Originally posted on Outlook in Life:

Hi!! Glad to know you are still with in this series. If you just join me, welcome and I hope that you got up to speed on this series.

Where did I left off? Oh yes, we are at Mather Point.


From there, we headed near to a campsite where there an information center (cant really remember much after so many years)

Some information about Grand Canyon….


weather..  (this is specially important if you are planning for a hike)


They even have a cycling trail if you do not intend to hike.


Our next stop was the Grand Canyon Village area. In this area, there a couple of lodges. Guess it is the start of the Village Route and also the Hermit Rest Route trail.


Another nice place to enjoy to beautiful scenic views.


Breathtaking view…..


Join me on my last posting on this series before heading back to Las…

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Destabilizing Disability: Including addiction for cross-movement solidarity

Originally posted on living not existing:

“Destabilizing Disability: Including addiction for cross-movement solidarity” is published in Knots: An Undergraduate Journal of Disability Studies. The journal is available to order off of the from the margins catalog > > > < < <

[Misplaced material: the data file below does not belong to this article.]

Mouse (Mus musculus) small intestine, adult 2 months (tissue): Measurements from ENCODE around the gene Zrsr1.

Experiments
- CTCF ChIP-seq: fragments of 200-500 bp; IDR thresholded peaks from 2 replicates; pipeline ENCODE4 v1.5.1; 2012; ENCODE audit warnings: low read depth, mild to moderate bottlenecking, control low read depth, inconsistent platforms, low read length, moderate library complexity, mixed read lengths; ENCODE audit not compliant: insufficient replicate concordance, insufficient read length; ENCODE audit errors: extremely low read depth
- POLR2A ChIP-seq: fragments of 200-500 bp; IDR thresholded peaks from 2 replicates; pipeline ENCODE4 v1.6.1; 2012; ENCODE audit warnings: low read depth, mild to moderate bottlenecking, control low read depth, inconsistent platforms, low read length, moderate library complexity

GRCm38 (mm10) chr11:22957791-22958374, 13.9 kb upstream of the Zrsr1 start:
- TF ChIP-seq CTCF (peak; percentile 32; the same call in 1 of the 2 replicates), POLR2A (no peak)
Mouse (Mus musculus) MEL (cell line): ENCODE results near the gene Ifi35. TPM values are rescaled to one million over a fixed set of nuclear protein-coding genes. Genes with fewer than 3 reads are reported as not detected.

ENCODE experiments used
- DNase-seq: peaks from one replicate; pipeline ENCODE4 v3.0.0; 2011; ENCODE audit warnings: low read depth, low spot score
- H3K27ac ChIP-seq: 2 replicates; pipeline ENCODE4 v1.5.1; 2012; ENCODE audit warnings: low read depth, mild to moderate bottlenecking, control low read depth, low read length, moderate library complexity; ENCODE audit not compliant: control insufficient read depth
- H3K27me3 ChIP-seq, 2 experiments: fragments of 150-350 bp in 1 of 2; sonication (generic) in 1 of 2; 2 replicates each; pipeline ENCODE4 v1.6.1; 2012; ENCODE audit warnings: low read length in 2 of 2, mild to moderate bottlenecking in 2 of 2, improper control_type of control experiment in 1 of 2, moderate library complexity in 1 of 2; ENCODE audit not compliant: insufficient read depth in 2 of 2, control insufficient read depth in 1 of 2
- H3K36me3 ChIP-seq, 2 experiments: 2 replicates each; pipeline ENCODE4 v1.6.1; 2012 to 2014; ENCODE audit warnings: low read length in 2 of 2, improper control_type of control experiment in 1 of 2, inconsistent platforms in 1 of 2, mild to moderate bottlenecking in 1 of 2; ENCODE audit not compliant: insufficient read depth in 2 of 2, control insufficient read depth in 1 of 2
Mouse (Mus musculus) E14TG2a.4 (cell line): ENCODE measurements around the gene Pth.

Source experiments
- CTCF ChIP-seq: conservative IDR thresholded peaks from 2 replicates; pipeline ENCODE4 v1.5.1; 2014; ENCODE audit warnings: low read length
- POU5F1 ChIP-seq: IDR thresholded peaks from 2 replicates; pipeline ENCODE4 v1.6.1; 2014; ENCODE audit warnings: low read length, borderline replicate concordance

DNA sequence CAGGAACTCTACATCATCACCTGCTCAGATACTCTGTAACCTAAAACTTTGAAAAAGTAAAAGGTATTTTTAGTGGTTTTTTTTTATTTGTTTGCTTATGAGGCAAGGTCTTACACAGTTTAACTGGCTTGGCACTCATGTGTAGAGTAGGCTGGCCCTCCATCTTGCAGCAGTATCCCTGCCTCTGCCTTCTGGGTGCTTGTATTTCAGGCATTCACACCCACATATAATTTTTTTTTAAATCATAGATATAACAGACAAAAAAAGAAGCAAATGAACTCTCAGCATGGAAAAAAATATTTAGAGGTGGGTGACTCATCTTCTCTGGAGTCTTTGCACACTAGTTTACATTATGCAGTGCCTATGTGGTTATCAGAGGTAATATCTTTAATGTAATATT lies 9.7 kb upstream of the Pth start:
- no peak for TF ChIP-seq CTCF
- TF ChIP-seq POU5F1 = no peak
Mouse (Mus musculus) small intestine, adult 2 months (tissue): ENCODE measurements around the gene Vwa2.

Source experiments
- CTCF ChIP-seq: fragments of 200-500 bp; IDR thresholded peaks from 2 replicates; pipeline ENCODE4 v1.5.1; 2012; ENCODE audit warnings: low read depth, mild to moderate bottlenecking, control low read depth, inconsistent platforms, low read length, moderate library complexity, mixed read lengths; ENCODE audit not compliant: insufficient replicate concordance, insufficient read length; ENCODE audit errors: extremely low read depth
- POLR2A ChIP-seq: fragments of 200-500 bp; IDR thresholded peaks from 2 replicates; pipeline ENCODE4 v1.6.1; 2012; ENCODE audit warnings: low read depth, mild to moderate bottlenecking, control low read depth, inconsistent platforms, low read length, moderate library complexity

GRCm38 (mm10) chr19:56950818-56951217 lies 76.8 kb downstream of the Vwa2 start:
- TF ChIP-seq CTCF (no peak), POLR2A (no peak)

Destabilizing disability to include addiction opens up possibilities for coalition building across marginalized experiences and creates new ways of knowing. Addiction has rarely been considered through a disability studies perspective, yet the experience of the addicted body can be explained through a disability studies perspective without naming the addict as disabled. Shifting disability from an identity category into the more relatable experiences of normalcy and accessibility is useful for creating alliance across differences. I will first destabilize the fixed imagination of the disabled body. Following, I will suggest that the addicted body does not relate to disabled body. Next, I will suggest that shared experiences relating to ab/normalcy and in/accessibility are more relatable to…